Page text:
en, of the Young Guard.
A large ring is formed by the men, and a half dozen animals selected from among the crowd by the Professor, when he proceeds to describe the nature of each beast. The description is fine.
Occasionally the animal is made to go down on all fours, and "let the ladies and gentlemen see how he lives in his native wilds." You would laugh to see these Indicrous capers.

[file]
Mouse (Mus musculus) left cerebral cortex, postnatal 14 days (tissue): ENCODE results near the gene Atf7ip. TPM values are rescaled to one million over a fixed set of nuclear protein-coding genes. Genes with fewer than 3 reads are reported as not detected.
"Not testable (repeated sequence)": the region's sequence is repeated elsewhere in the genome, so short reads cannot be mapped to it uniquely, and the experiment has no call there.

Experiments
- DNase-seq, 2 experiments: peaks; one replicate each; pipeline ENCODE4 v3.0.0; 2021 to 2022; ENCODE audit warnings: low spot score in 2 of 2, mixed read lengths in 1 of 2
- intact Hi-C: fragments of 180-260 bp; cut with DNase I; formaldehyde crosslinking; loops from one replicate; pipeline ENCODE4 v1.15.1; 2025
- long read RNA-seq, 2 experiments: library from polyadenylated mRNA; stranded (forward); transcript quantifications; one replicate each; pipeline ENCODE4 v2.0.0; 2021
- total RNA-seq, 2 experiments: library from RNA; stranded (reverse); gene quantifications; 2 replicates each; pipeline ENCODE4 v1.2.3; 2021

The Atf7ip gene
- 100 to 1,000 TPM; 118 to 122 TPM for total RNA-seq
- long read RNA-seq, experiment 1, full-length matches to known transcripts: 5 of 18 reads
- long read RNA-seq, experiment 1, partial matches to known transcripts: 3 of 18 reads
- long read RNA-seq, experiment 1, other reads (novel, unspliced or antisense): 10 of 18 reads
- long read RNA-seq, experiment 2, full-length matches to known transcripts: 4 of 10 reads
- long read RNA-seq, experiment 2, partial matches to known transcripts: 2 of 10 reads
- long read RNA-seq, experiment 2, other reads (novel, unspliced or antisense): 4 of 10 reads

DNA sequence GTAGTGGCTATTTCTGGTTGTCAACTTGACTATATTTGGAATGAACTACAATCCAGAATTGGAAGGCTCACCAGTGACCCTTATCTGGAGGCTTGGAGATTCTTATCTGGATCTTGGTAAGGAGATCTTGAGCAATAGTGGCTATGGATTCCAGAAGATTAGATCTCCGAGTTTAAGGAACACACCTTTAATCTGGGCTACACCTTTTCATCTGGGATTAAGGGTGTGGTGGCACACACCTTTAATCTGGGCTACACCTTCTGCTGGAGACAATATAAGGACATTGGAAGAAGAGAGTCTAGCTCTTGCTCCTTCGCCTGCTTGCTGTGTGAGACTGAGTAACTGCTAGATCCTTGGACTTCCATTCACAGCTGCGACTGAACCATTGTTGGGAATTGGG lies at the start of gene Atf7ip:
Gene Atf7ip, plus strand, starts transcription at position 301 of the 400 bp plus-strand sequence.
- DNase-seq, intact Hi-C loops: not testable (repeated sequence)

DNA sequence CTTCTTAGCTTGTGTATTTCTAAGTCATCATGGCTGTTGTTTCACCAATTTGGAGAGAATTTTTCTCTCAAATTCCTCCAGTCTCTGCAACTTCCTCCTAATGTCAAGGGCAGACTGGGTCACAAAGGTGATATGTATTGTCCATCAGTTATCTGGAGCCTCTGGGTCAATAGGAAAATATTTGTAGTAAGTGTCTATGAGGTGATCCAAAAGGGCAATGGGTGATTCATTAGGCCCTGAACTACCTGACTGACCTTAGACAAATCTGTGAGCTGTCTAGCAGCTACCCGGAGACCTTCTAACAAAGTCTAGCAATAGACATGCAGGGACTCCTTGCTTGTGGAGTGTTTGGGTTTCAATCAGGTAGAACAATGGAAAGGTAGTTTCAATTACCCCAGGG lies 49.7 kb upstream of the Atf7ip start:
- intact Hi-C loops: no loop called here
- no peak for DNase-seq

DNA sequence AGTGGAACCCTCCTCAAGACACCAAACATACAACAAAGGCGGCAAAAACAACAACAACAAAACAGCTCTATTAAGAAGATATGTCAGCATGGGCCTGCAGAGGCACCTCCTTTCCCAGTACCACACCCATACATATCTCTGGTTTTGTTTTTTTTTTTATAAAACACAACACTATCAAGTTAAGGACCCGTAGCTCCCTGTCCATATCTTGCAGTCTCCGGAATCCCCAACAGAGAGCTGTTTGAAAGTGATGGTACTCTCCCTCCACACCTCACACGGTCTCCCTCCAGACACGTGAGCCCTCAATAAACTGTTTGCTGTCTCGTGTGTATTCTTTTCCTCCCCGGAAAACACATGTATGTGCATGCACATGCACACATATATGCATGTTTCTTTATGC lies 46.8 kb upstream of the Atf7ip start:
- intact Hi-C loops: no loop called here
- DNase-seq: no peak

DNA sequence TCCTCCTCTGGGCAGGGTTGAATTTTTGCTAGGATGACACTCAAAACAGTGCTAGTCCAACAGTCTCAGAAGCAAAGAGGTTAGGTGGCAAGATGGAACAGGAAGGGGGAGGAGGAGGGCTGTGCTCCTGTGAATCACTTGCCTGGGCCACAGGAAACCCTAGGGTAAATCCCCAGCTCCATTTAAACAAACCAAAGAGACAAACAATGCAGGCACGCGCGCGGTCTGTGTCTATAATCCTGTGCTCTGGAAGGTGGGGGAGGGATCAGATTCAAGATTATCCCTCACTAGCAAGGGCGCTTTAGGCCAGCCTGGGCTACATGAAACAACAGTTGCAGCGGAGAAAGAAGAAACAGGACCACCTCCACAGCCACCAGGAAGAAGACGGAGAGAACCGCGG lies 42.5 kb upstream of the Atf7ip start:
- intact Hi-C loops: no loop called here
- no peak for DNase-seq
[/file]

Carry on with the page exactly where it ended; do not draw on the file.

After the day's drilling is over, the "Glee Club, with Sergeant H. W. Dabnie (basso) and private "Jimmie Wells," (stump-speaker and violinist) at the head, congregate, and make the welkin ring with sweet music.
The Club seldom fail to sing that beautiful melody, "Home, Sweet Home," and as the sweet notes of this never-dying song are warbled forth, every member of the company will gather close around the Club, as if instinctively drawn; and upon many a manly cheek the tear may be seen to trickle slowly down, and the quick upheavings of the breast clearly indicate that underneath that rough exterio